New device monitors facial movements to detect collision warning signs

12.00 | 17 August 2017 | | 5 comments

A new product has been launched in the UK which claims to be able to identify the signs of a potential road collision by monitoring a driver’s facial movements, and then alerting the driver before an incident occurs.

Manufactured in South Korea, the Vuemate DL330A (known as ‘Route Angel’) uses advanced camera technology to compare ‘normal driving conditions’ with predetermined parameters that indicate ‘compromised driving skills’.

Mounted on the dash, instrument pod or steering column, the device maps a driver’s face for five seconds when the ignition is turned on and stores it in the integral microprocessor.

Thereafter it monitors eye movement, head orientation and facial characteristics against ‘the map’ – sounding a warning alarm should one of the predetermined parameters be recognised.

The device picks up symptoms typical of a drowsy driver and detects any abnormal motions that deviate from ‘alert and forward-looking’ driving.

While the technology itself is already in use, the product’s UK distributor John Gibson says that unlike pre-existing factory fitted options, the Vuemate system is easily fitted without tools, wiring or drilling, and is portable from one vehicle to another.

He also says that stakeholders including RoSPA and PACTS have shown interest in the product, which is priced at £169.95.

Full details can be found by visiting the Route Angel website or by contacting John Gibson by email or on 07836774377.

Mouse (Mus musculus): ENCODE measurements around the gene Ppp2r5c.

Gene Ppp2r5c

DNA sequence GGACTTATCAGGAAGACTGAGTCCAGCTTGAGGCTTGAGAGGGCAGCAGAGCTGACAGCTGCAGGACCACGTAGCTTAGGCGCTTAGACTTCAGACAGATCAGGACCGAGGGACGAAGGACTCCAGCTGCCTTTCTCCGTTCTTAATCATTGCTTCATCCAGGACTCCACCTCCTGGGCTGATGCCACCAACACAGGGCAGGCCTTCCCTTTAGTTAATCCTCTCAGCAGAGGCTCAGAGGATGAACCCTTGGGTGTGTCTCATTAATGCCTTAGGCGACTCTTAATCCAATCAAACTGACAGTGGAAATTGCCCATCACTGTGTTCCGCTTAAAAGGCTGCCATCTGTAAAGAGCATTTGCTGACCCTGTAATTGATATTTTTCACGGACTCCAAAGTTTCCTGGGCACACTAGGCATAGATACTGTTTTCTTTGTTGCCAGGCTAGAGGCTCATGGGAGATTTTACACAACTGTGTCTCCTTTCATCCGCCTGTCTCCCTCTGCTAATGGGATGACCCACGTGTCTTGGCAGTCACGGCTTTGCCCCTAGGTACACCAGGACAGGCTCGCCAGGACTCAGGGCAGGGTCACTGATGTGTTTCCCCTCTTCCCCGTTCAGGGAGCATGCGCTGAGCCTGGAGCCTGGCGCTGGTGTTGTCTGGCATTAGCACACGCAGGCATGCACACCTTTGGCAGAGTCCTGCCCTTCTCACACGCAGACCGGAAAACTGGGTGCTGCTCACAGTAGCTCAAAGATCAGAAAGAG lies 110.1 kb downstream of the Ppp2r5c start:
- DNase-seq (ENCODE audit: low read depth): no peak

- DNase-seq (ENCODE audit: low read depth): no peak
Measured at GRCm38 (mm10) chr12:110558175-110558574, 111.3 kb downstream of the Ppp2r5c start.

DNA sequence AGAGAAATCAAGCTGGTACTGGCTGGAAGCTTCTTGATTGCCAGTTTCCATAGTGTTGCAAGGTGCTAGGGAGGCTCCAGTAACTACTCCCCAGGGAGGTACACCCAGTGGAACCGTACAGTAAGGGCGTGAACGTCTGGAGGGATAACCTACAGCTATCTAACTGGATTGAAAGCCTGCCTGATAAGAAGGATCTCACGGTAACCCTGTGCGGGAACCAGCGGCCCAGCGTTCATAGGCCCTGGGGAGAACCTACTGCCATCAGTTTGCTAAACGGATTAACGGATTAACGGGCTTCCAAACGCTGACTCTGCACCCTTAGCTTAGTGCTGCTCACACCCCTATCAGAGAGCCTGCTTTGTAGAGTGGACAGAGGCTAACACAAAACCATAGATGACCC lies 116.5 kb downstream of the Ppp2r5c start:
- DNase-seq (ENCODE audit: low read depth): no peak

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    Ah well, another gizmo to encourage people not to concentrate. There is little substitute for paying full attention and the Mk1 eyeball properly used. See thread

    Nottingham University Psychology Department apparently some years ago did research which showed that the more so called safety features added to a vehicle the more drivers tend to rely on them and not put so much (mental) effort into their driving. Some years ago this was featured in the BBC4 programme All In The Mind. So there is a plus effect on one side, but at least an equalising negative effect on the other.

    OK all this is ultimately leading to fully autonomous vehicles, but until that time, in this grey zone, additional ‘safety features’ can lead to less attentive and potentially more dangerous driving behaviours. I’ll stay with the Mk1 eyeball and keeping a wary eye out (sic!) for the next horror scenario about to jump out on me. Basic strategy is trust no one until they prove they can be trusted. It’s kept me safe for over 50 years, so I will stay with it. The knowledge and information about how to be safer is out there but if people can’t be bothered to go and get it (and only 2% show any interest) they have no one but themselves to blame if they get into a crash. But even gizmos won’t help them in the case of a serious crash – and it only needs to happen once to put them into a mortuary.

    Nigel ALBRIGHT
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    David thank you again for your comments, I do appreciate it because if the product won’t stand scrutiny, it’s not really worth its salt.